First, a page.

10 (though not proof of) a polarization of labor demand, with greater demand at the tails of the distribution and slackening demand in the middle. Figure 6. (Source: Ellwood, 2001) The significance of these patterns for economic growth is that, unlike for pure collegegraduates, there is abundant supply of very-high and very-low educated workers to the United States. Both are in vast supply due to the role of immigration in the U.S. economy, which provides a highly bimodal distribution of skills; many low-skilled immigrants take low-education service sector positions and many high-skilled immigrants bring (or acquire) Ph.D. level skills to the U.S. workforce. For example, Borjas (2006) shows that immigrants workers provide 25 to 55 percent of the new Ph.D. s to the fields of Biology, Chemistry, Physics/Astronomy, and Electrical Engineering. While immigration flows are always subject to political pressures and therefore can change precipitously, these observations demonstrate that there is no intrinsic shortage to the supply of highly-demanded skills to the U.S. economy (a point made forcefully by Freeman, 2006). The fact that immigration supplies appear capable of meeting the changing shape of labor demand in the U.S. economy leaves me more optimistic than the average labor economist that 9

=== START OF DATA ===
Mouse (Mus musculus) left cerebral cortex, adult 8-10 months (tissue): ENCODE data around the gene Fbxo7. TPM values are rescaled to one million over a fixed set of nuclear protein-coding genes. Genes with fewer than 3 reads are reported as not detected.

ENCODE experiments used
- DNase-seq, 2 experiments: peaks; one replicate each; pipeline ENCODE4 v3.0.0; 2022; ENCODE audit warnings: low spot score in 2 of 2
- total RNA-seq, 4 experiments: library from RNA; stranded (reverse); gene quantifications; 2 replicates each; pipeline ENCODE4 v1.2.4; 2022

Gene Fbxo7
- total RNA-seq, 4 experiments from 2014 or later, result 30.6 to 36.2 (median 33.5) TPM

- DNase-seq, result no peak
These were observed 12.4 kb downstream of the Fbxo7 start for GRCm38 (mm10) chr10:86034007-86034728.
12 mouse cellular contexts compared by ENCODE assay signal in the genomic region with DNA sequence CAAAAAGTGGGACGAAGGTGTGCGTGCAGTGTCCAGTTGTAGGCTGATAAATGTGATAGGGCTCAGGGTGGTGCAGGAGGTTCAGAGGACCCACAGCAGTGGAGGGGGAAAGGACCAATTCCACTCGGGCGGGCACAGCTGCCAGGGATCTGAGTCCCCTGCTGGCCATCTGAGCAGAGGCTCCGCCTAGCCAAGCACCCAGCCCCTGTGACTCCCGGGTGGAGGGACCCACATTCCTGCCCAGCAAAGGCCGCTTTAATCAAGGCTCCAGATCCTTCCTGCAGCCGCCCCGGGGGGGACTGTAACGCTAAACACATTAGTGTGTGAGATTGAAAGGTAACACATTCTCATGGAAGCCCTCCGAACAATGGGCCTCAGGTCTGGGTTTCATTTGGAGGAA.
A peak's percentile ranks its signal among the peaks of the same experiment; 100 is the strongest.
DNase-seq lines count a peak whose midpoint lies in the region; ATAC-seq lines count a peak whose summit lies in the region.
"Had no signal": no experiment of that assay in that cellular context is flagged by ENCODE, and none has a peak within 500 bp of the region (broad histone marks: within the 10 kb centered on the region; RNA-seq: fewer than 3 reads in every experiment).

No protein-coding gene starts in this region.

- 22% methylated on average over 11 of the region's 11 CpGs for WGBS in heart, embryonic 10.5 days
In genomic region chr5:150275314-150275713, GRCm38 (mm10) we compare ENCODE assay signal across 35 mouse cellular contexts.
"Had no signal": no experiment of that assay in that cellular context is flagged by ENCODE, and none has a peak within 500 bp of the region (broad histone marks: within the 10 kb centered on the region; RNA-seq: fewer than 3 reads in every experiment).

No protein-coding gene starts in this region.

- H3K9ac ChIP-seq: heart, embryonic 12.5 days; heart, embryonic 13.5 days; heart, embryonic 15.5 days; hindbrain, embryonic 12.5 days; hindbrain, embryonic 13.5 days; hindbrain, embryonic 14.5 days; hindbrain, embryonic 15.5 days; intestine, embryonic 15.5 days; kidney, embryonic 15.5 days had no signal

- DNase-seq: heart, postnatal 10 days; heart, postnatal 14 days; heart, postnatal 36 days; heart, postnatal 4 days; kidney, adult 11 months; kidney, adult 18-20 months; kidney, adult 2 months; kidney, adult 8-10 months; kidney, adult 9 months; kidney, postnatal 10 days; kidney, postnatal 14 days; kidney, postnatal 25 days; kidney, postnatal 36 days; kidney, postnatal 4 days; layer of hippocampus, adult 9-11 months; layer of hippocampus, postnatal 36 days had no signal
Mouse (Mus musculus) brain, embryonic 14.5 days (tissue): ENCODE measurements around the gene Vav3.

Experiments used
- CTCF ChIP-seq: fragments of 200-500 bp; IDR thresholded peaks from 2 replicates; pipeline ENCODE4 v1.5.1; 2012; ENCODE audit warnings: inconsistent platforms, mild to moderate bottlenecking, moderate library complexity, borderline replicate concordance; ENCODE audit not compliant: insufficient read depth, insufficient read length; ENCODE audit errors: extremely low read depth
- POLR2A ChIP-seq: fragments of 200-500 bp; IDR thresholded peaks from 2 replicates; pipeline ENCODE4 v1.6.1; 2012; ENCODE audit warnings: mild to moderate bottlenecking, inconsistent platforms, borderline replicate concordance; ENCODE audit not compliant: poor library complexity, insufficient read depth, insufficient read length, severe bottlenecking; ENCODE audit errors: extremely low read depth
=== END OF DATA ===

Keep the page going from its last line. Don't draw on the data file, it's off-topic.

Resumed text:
11 the predicted slowdown in economic growth due to the decelerating supply of college-educated labor will be less severe than the canonical SOG analysis suggests. Based on clarifying discussions with Profs. van Art and Hulton during the Innovation meeting, I believe that I can (at last) articulate my reasoning in language consistent with the SOG framework. The SOG model is based on a first-order approximation to the aggregate production function. In this model, factors earn their marginal products and so a growth in the supply of a factor contributes to economic growth in proportion to the wage paid to that factor multiplied by the factor s share in aggregate production. Thus, a high-wage (relative to other labor groups) factor like college educated labor that also constitutes a substantial minority of the labor force is a high leverage factor for economic growth. A percentage point growth of college-educated labor makes a significant contribution to aggregate output, and similarly, a slowdown in the production of collegeeducated labor makes a non-trivial dent in economic growth. The SOG analysis therefore suggests that the slowdown in the production of college educated labor augurs a flattening or even fall-off in the quality of U.S. labor supply and thus a deceleration of economic growth. What leads me to differ slightly from this conclusion (recognizing that I m going out on a limb) is that the SOG framework does not make specific provision for factor-augmenting technical change (though of course it can accommodate any technological change as a residual). If, hypothetically, there were a technological change that boosted the productivity of the highestskilled workers (those with post-secondary education), and if there were simultaneously an influx of supply of these workers, this would augur well for economic growth. I think that there is initial evidence that we have entered such an era over the last 15 years that is, one in which, due to changing task demands, the productivity of very highly educated workers is rising rapidly (as evidenced by the combination of rising wages and rising supplies). Simultaneously, there is some initial evidence that factor augmenting technological progress has not been as favorable towards pure college-educated labor (as seen in the combination of stagnating supply and stagnating wages). In summary, based on my view of the changing nature of job tasks and the empirical evidence on changes in employment and wage levels by skill over the last 15 years, it is my tentative (and, as I readily admit, unconventional) hypothesis that we are entering a period in which the slowdown in the production of college-educated labor will prove less negative and the growth of post-secondary labor more positive for economic growth than the SOG 10